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Cryodeposit Mitigation and Removal Techniques for Radiometric Calibration Chambers

Description:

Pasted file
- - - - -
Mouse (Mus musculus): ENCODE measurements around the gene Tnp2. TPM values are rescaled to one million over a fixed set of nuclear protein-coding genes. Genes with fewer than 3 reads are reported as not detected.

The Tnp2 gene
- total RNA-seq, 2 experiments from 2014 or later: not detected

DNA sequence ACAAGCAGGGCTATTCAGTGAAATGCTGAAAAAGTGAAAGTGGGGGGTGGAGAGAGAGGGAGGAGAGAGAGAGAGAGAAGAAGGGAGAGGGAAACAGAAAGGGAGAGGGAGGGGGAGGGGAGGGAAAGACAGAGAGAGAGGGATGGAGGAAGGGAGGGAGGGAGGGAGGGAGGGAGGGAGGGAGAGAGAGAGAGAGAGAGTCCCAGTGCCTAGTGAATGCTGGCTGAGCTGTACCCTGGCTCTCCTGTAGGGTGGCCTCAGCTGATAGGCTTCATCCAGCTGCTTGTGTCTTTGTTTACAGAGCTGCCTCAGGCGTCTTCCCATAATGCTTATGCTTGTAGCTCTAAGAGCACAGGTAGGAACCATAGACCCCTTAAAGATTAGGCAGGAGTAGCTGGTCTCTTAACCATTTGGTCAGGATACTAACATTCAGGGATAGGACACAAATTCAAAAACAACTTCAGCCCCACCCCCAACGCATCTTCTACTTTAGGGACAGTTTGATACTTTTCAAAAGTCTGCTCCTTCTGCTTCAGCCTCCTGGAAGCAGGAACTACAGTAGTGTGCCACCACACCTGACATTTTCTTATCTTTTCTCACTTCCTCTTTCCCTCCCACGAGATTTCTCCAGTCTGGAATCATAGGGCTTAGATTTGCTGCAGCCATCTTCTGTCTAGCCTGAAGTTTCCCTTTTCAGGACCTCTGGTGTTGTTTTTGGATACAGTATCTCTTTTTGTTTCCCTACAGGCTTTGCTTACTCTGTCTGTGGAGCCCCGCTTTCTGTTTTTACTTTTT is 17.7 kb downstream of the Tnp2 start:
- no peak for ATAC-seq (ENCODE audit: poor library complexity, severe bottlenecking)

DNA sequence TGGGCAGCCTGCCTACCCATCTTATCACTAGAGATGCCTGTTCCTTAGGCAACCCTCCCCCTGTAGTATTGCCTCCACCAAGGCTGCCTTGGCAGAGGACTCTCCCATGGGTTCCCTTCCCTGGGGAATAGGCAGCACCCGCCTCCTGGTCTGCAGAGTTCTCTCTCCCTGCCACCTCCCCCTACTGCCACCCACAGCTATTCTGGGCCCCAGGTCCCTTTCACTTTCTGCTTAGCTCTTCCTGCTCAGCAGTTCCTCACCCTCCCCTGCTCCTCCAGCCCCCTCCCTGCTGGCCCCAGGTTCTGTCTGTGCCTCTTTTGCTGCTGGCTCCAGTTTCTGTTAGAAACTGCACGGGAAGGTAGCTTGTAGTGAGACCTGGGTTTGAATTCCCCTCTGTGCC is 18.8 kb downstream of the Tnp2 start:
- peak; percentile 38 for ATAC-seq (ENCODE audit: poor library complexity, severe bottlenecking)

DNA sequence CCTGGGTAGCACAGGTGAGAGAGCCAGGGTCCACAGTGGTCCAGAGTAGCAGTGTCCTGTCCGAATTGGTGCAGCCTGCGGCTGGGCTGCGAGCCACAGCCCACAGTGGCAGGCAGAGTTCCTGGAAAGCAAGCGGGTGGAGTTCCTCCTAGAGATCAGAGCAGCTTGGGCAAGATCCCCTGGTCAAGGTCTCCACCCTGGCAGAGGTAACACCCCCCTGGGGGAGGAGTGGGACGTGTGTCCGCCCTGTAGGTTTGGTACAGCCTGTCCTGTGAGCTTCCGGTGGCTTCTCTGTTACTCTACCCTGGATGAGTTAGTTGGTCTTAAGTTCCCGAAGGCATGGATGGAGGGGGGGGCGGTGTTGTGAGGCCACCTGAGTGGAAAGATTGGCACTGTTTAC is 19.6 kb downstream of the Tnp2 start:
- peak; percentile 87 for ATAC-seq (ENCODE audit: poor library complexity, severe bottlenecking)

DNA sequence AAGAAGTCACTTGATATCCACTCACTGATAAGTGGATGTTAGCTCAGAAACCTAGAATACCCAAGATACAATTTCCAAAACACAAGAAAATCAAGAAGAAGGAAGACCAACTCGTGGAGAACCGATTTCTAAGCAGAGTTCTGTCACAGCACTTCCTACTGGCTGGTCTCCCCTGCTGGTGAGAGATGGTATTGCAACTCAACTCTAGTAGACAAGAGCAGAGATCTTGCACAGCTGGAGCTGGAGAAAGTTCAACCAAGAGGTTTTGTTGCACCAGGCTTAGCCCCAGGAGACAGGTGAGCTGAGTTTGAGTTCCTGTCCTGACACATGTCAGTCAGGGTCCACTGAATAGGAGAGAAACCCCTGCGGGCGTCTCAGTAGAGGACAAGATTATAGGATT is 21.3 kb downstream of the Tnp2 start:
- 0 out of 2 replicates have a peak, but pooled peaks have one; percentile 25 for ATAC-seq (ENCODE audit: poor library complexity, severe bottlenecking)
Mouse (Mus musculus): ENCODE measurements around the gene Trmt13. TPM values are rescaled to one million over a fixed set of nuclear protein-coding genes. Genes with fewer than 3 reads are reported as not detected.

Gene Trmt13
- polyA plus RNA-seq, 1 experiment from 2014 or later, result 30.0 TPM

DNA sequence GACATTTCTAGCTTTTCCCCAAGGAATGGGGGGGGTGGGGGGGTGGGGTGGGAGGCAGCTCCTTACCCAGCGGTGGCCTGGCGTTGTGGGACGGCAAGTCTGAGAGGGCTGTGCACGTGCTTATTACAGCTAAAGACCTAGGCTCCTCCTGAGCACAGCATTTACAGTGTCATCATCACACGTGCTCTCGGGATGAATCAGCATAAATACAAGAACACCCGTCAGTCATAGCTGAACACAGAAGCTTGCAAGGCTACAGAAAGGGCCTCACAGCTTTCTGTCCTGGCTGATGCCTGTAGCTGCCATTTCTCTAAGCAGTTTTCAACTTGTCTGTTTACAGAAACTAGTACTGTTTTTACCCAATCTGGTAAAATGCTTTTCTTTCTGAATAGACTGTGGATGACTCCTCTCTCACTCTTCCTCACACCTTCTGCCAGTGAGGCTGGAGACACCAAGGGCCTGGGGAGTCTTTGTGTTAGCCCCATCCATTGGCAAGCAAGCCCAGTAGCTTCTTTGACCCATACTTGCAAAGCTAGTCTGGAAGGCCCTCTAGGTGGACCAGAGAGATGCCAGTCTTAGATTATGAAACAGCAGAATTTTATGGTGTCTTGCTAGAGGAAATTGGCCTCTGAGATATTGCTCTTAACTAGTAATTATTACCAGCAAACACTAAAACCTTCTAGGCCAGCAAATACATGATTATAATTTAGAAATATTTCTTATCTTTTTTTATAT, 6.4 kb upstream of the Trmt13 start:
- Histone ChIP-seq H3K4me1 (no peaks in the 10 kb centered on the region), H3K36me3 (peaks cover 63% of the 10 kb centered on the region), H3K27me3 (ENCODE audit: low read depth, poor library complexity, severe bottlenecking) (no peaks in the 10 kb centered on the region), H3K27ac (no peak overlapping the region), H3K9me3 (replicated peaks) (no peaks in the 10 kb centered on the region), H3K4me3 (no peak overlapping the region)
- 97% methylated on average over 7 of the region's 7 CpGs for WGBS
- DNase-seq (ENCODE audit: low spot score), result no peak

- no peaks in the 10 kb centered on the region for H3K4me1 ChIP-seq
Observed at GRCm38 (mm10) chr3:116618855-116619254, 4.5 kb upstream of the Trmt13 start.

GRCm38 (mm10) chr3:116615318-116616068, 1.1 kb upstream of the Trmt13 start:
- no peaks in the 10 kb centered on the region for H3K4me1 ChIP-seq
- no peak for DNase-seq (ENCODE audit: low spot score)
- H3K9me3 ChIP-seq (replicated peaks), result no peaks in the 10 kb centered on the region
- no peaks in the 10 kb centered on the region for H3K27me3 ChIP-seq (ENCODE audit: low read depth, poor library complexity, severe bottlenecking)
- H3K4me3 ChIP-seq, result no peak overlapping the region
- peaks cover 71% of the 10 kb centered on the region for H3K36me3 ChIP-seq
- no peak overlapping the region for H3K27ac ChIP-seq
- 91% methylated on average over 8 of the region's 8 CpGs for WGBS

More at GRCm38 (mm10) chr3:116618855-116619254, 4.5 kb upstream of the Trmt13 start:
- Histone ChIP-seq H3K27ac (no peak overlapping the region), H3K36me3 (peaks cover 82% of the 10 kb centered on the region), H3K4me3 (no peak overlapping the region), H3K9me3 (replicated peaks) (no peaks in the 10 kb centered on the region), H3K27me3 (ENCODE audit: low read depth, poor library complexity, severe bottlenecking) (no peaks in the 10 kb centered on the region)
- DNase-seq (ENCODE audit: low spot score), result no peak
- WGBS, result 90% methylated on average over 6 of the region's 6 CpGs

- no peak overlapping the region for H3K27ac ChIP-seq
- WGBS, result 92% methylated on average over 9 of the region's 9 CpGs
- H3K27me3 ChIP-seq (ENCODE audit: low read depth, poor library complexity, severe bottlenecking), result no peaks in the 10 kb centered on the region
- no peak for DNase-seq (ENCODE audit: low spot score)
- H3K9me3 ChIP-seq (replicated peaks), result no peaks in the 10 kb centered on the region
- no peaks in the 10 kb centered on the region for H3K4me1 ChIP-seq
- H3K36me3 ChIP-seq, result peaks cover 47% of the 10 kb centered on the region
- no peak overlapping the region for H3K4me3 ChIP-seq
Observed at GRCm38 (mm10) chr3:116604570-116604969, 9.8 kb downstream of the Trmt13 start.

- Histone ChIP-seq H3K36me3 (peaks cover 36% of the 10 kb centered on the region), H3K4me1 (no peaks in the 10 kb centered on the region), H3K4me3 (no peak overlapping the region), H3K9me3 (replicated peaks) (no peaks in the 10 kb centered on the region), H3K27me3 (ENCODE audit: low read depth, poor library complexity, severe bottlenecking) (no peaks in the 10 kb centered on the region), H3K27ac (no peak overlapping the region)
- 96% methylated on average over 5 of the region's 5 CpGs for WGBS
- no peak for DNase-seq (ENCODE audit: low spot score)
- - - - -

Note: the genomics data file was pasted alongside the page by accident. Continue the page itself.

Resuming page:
OBJECTIVE: Develop materials and instruments for cryodeposit mitigation and removal in radiometric calibration chambers. DESCRIPTION: A better understanding of the cryodeposition process is required such that techniques can be developed to successfully remove cryodeposits that can be such a problem in test chamber performance. Water ice layers on the order of 100nm (and greater) can significantly affect the performance of an optical component. At some thickness (highly dependent upon temperature) there is a conversion from a transparent film to a highly scattering form. If the transition is thermally induced due to an increase or decrease of the substrate/film temperature, it may be correlated to a phase change in the ice from amorphous to a crystal state or from one crystal state to another which leads to a density gradient in the ice, while a non-thermally induced (i.e. thickness induced) transition could be the result of stresses from the changing density of the ice and the difference in elastic properties between ice films and the underlying substrate. Prevention of cryodeposits could possibly be accomplished by various means that minimize the sticking coefficients of critical surfaces (hydrophilic coatings, helium curtain, electromagnetic fields, etc.). Removal of water cryodeposits can be accomplished by desorption of the water molecules. There are different types of desorption including, among others, thermal and photo-induced (using various wavelength regions) that have been evaluated. Other techniques may exist that can also accomplish the removal of these cryodeposits. The removal of other, more complex contaminants shall also be investigated. A removal system is needed that will not contaminate the chamber directly through its use, and can be used in the chamber"s cryogenic environment. The removal process can be utilized during the cryo pumpdown, but only at non-test times when radiometric data are not being acquired. The system must be of such a size that it does not impact the optical or other chamber systems. It must not contaminate or otherwise damage the targeted optical element or the System Under Test (SUT). PHASE I: Identify cryodeposition mechanisms and phenomenology specific to optical and mechanical substrates used in cryo-vacuum test chambers. Investigate prevention mitigation, and removal techniques. Develop plan for prevention, mitigation, and removal. PHASE II: Develop materials and instruments to minimize and address cryodeposit formation in cryo-vacuum test chambers. Demonstrate technology in cryo-vacuum test chamber environment or facsimile (<77 K, 10-6 Torr) for water and complex molecules (hydrocarbon or silicone) deposition. PHASE III: Transition technology to Air Force cryo-vacuum test chambers. Other transition partners might include: NASA, Raytheon, Ball Aerospace, Kinetic Kill Vehicle-in-the-Loop Simulator (KHILS), Johns Hopkins University Applied Physics Lab, MIT Lincoln Labs, Alliant Techsystems, Inc (ATK). REFERENCES: 1. Andersson S. and van Dishoek E.F. Photodesorption of Water Ice [Journal]. - Leiden : Astronomy and Astrophysics, 2008. - Vol. 491. 2. Drobyshev A. [et al.] Thermal Desorption and Spectrometric Investigation of Polyamorphic and Polymorphic Transformations in Cryovacuum Condensates of Water [Journal]. - Almaty : Low Temperature Physics, 2007. - 5 : Vol. 33. 3. Focsa C., Chazallon B. and Destombes J.L. Resonant Desorption of Ice with a Tunable LiNbO3 Optical Parametric Oscillator [Journal]. - Lille : Surface Science, 2003. - Vol. 528. 4. Krasnopoler A. and George S.M. Infrared Resonant Desorption of H2O from Ice Multilayers [Journal]. - Boulder : Journal of Physical Chemistry B, 1998. - Vol. 102. 5. J. Labello,"Water Ice Films in Cryogenic Vacuum Chambers,"Ph.D. Dissertation, The University of Tennessee Space Institute, Dec. 2011.
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